Book Analysis of 'The House on Mango Street'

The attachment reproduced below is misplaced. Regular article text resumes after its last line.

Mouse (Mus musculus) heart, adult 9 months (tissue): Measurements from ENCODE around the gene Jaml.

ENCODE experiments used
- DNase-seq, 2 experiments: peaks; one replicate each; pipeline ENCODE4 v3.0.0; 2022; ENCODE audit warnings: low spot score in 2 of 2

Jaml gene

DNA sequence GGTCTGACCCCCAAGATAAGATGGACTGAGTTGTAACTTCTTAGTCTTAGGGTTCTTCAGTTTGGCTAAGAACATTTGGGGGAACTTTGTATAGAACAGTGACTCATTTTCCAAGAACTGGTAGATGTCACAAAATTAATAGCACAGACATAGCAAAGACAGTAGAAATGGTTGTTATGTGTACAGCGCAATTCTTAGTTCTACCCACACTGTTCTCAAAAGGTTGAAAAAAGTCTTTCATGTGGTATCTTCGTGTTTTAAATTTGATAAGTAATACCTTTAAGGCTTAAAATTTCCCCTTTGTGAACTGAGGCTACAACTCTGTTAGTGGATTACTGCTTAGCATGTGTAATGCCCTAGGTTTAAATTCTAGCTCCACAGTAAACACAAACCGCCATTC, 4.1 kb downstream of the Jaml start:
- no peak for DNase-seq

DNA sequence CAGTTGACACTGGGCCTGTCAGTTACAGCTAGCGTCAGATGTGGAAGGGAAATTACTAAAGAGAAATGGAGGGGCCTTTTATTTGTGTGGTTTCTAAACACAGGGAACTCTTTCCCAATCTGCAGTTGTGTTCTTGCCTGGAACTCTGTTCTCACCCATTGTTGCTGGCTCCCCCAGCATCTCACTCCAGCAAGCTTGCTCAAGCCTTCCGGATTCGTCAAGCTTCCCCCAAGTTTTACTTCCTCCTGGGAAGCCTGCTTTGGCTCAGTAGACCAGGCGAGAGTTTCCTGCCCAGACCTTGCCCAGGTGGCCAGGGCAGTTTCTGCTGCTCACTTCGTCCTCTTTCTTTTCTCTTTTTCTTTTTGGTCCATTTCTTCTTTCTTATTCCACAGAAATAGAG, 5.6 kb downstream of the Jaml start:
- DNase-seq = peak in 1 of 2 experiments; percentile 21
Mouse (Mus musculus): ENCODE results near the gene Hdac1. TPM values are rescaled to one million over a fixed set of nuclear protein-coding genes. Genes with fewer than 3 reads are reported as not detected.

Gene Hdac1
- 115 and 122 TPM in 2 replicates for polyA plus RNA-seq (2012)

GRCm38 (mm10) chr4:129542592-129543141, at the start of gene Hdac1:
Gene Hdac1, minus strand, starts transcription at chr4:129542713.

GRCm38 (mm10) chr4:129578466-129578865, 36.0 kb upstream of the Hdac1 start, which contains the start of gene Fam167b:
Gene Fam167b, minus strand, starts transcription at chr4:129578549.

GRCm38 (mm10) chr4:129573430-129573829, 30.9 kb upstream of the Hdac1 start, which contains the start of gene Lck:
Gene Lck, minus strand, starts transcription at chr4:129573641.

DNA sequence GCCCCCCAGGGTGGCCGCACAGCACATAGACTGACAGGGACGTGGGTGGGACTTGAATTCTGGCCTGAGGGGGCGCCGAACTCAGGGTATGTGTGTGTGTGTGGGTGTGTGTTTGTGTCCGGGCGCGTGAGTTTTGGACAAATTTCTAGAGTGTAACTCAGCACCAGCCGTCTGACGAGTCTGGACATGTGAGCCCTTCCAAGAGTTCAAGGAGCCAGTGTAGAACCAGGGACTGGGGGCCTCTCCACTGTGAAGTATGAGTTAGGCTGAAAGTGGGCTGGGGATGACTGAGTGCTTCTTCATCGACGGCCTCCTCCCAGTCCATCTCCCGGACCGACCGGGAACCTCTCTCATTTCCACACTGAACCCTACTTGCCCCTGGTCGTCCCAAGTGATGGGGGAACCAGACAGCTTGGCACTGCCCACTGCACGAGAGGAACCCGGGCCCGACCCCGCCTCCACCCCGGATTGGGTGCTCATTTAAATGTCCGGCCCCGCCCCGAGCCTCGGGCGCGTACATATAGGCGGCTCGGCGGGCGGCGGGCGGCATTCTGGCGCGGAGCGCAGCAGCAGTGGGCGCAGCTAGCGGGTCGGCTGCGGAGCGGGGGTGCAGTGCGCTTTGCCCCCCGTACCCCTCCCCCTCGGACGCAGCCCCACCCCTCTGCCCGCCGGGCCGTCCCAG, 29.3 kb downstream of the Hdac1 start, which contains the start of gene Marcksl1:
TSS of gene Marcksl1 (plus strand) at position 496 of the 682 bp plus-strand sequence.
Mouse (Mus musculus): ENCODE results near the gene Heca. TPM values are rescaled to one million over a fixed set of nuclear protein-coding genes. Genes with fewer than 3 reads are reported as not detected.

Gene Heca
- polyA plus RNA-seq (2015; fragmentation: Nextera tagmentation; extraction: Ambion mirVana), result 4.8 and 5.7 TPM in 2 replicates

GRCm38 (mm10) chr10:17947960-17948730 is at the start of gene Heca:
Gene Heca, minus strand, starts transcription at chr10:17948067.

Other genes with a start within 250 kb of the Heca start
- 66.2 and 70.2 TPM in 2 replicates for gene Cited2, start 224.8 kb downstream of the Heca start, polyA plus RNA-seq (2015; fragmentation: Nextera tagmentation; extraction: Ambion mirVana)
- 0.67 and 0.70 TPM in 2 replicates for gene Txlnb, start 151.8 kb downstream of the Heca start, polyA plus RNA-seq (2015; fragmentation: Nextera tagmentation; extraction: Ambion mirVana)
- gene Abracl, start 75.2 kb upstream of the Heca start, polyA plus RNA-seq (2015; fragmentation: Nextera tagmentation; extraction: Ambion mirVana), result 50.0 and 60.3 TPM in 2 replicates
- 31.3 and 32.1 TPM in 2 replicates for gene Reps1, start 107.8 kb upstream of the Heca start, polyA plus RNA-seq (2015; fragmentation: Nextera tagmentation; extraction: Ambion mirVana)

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ENGL 1302-3 8 November 2011 Growing into a Woman The House on Mango Street, by Sandra Cisneros, focuses on a preadolescent Mexican American girl, Esperanza, living in the United States. In forty-four literary sketches, Cisneros recounts the complex experiences of being young, poor, female, and Chicano in America. She writes of the trials and tribulations of moving from one poor district of Chicago to the next and about her experiences of life after her parents finally purchase a house. The reader is allowed to participate in the feelings, attitudes, and the obstacles Esperanza endures as she reaches realizations about isolation in society, her identity and existence as a maturing adolescent, and the pursuit of her hopes and dreams. In the book, one of prevalent themes is society and class and how it impacts not only Esperanza but the people she knows in the community. The book makes reference to the culture of Chicanos, or Mexican Americans, which have a history of being overcast by demeaning stereotypes just like those of other ethnicities (Klein 119). Even the language between the Mexican American community and the outside world proves to alienate the two groups. At the time the novel was written, and sometimes still today, Chicanos have been systematically excluded from the American society. Esperanza and the members of her community must deal with the attitudes of the citizens who live outside the barrio, one of which is that outsiders fear them. Esperanza states, “Those who don't know any better come into our neighborhood scared. They think we're dangerous. They think we will attack them with shiny knives. They are stupid people who are lost and got here by mistake” (Cisneros). Esperanza notices that no one from outside the community comes to Mango Street on purpose—people from other neighborhoods only wind up there “by mistake,” when they get

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